A summative assessment is used to assess learning and understanding of a broad concept or curriculum. This type of assessment summarizes a student's understanding of a group of concepts at a particular time and almost always comes at the conclusion of a unit, period of time, or an entire school course. Summative assessment is designed to measure student understanding of required learning objectives that have been taught. The results of these assessments determine a student’s overall understanding or mastery of the assessed subject. According to the Eberly Center of Teaching Excellence, “The goal of summative assessment is to evaluate student learning at the end of an instructional unit by comparing it against some standard or benchmark. Summative assessments are often high stakes, which means that they have a high point value.” Harlen and Crick (2003) stated that “High stakes, high-standards tests do not have a markedly positive effect on teaching and learning in the classroom.” For this reason, it is important to have alternative forms of summative assessment to allow the students a variety of means to display the knowledge that they have learned over the course of the unit. There are many examples of summative assessments other than a midterm or final exam; they can include a paper, a project, and performance tasks. A test on a unit, either within or at the conclusion, may have its place and benefits within a curriculum. However, this paper and pencil test is one of the most common forms of summative assessment. It involves having a student write answers or respond to questions to demonstrate his knowledge of subject matter. It is important to remember that paper and pencil tests only appeal to verbal-linguistic learners. This means that students who possess high levels of verbal-linguistic intelligence may score higher than a student who is a highly kinesthetic learner. For Kinesthetic learners, this type of assessment can create anxiety. The student...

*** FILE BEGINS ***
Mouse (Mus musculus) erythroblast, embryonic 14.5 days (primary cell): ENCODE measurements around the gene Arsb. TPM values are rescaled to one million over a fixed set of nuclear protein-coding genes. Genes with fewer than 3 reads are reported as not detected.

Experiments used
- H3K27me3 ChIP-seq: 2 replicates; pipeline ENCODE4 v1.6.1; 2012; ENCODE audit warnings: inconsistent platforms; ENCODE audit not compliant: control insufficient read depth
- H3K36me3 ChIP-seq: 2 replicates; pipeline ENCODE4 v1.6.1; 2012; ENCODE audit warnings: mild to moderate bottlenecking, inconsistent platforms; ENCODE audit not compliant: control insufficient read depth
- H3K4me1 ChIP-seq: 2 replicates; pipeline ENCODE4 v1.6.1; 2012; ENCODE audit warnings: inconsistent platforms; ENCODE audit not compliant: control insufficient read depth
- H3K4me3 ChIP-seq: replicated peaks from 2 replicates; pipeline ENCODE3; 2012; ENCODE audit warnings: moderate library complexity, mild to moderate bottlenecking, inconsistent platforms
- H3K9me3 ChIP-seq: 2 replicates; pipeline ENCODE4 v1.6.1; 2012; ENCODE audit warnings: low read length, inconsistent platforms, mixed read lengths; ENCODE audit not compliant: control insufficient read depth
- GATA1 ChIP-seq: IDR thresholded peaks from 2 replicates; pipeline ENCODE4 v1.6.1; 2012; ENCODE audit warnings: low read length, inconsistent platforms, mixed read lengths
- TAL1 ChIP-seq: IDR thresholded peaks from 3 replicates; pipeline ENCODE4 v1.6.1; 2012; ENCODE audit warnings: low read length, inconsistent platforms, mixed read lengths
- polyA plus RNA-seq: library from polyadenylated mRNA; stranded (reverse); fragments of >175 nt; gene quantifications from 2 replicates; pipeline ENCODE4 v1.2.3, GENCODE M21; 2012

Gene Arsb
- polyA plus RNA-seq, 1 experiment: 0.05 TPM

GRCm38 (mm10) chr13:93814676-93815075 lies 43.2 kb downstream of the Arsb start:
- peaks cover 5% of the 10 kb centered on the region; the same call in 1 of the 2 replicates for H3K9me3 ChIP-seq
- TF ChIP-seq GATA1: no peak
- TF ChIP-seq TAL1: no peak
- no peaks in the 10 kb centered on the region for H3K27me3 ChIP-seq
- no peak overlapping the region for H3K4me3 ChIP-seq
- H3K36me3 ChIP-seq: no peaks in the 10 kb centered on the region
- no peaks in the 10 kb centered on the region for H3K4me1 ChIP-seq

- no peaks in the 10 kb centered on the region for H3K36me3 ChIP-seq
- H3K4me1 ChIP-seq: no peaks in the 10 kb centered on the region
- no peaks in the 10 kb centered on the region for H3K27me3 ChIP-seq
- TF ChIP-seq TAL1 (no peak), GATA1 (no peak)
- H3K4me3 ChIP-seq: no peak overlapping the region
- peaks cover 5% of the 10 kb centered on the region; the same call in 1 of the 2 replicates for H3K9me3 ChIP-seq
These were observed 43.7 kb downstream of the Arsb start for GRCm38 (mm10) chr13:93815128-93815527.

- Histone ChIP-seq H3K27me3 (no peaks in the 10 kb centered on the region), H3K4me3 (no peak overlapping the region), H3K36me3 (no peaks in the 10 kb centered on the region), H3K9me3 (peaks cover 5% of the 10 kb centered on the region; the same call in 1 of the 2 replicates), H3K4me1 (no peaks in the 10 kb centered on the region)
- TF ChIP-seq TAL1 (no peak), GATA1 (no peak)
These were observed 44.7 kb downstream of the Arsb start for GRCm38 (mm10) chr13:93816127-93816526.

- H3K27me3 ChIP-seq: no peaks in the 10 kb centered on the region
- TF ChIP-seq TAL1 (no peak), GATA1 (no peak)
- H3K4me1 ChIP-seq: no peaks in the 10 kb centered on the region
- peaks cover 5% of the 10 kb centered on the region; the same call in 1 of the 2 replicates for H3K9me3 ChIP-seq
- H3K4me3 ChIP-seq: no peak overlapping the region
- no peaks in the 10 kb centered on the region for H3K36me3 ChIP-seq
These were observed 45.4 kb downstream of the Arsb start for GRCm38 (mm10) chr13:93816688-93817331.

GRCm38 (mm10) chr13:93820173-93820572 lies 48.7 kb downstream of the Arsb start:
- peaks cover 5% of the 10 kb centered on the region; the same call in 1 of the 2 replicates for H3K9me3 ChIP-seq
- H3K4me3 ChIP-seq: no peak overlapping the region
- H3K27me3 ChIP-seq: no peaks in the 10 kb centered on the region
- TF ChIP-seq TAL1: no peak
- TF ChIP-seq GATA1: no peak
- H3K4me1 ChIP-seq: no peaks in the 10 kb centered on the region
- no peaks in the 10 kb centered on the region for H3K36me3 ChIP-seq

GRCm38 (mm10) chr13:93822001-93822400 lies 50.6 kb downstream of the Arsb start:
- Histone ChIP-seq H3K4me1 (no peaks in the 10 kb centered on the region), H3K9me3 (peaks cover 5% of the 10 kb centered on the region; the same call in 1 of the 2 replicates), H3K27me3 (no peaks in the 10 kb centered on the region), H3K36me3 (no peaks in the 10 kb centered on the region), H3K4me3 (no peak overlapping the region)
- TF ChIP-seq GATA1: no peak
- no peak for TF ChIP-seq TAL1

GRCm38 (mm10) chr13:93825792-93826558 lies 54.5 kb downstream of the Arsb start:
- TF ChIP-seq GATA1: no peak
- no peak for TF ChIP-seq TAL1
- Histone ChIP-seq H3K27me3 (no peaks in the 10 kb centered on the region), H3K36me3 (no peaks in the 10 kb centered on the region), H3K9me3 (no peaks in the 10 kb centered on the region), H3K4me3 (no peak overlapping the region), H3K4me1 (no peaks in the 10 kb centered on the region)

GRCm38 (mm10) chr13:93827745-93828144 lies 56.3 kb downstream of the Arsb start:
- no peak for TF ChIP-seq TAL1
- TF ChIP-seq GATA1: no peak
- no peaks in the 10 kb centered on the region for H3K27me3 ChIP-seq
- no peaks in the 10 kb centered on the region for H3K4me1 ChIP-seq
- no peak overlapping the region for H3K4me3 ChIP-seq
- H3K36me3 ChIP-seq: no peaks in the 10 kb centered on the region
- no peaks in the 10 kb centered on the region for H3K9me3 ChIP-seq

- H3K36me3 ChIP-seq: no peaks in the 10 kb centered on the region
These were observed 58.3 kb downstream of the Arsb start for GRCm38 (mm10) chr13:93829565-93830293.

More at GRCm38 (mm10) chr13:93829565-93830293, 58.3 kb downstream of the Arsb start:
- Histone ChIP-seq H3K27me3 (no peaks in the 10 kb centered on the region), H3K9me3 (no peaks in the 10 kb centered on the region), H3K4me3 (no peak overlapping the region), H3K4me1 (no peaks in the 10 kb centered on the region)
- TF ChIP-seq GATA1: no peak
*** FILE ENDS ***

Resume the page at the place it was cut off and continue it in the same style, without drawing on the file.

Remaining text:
References: Eberly Center for Teaching Excellence. (n.d.). Whys and hows of assessment: What is the difference between formative and summative assessments? Retrieved from: http://www.cmu.edu/teaching /assessment/basics/formative-summative.html
Greece Central School District. (n.d.) Steps for Backward Design. Retrieved from http://www.greece.k12.ny.us/academics.cfm?subpage=1276
Harlen, W. & Crick, R. (2003). Testing and Motivation for Learning. Assessment in Education, Vol. 10, No. 2. PDF retrieved from http://www.google.com/url?sa=t&rct=j&q=&esrc=s&source=web&cd=8&ved=0CG4QFjAH&url=http%3A%2F%2Fsohs.pbs.uam.es%2Fwebjesus%2Fmotiv_ev_autorr%2Flects%2520extranjeras%2Fefecto%2520ev.pdf&ei=wXHtUquIG8rYoATzx4CwCQ&usg=AFQjCNGWcSoSSy6DjlkjtB4vpfr_oh3PEg&sig2=3H42jPqfNBAc_TMzNyAySw&bvm=bv.60444564,d.cGU&cad=rja
The National Academies (2014). Classroom Assessment and the National Science Education Standards. Retrieved from http://www.nap.edu/openbook.php?record_id=9847
Please join StudyMode to read the full document